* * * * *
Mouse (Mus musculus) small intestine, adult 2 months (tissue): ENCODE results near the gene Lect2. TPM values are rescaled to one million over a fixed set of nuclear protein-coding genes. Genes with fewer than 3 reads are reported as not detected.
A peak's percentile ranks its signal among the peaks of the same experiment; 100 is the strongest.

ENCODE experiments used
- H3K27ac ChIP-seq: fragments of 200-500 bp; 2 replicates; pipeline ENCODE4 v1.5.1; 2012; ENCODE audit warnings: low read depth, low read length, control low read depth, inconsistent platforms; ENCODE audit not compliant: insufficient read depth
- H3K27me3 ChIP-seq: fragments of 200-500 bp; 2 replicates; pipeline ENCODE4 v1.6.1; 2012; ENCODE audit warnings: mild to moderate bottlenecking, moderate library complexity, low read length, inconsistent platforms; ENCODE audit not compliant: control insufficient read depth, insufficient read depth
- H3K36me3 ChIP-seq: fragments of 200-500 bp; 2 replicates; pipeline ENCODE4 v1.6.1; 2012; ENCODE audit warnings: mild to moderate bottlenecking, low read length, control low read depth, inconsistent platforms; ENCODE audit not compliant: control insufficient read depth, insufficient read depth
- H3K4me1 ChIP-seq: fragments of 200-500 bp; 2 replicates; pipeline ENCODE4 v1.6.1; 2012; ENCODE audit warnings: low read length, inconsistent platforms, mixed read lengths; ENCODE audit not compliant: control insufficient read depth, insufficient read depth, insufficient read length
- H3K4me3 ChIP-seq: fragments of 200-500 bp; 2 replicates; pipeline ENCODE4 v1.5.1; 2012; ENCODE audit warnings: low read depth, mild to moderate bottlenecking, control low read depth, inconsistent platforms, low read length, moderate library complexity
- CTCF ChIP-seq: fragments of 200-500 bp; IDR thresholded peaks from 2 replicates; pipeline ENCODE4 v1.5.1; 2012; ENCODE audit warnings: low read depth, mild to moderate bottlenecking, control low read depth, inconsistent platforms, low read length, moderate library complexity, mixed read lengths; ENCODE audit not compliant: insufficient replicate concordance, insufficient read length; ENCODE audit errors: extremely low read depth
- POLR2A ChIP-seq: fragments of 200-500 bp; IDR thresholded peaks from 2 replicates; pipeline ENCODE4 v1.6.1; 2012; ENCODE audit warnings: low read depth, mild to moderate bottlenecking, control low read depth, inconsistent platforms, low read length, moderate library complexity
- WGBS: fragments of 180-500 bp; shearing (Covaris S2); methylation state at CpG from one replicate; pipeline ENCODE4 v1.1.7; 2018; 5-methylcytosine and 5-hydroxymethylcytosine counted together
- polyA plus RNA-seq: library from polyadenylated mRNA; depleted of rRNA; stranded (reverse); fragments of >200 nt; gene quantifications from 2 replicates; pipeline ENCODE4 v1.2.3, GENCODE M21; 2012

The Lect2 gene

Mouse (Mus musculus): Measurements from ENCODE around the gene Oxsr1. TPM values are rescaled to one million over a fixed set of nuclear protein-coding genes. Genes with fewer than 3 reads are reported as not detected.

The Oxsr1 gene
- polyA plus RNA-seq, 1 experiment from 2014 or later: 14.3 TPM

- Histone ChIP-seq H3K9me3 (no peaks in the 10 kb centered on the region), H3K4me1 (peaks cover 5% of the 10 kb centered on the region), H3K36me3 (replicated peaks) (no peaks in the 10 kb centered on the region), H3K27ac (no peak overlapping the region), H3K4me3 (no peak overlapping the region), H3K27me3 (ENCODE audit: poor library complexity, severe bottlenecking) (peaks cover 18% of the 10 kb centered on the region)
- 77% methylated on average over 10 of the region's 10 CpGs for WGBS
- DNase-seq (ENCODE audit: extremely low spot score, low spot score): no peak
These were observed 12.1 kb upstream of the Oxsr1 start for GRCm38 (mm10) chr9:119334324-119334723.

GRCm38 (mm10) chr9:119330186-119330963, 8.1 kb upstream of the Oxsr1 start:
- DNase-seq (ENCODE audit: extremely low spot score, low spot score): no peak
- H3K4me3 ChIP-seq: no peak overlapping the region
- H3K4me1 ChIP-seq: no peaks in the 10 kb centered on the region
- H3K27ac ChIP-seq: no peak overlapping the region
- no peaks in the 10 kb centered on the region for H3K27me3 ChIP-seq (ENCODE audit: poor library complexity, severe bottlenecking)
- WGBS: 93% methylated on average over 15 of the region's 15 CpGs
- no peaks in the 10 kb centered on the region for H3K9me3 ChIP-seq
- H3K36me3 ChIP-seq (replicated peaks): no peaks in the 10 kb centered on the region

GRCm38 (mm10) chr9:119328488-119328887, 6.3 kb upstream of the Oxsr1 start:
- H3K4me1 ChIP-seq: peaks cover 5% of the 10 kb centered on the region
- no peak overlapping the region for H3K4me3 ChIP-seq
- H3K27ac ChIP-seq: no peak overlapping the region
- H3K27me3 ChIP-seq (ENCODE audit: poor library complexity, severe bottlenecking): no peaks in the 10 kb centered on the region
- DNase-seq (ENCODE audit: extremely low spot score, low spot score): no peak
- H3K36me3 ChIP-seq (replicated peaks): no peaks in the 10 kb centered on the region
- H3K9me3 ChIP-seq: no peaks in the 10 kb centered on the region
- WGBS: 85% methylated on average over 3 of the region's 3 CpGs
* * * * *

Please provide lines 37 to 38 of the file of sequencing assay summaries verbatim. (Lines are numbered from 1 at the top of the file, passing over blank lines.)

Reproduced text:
- H3K9me3 ChIP-seq: no peaks in the 10 kb centered on the region
- WGBS: 85% methylated on average over 3 of the region's 3 CpGs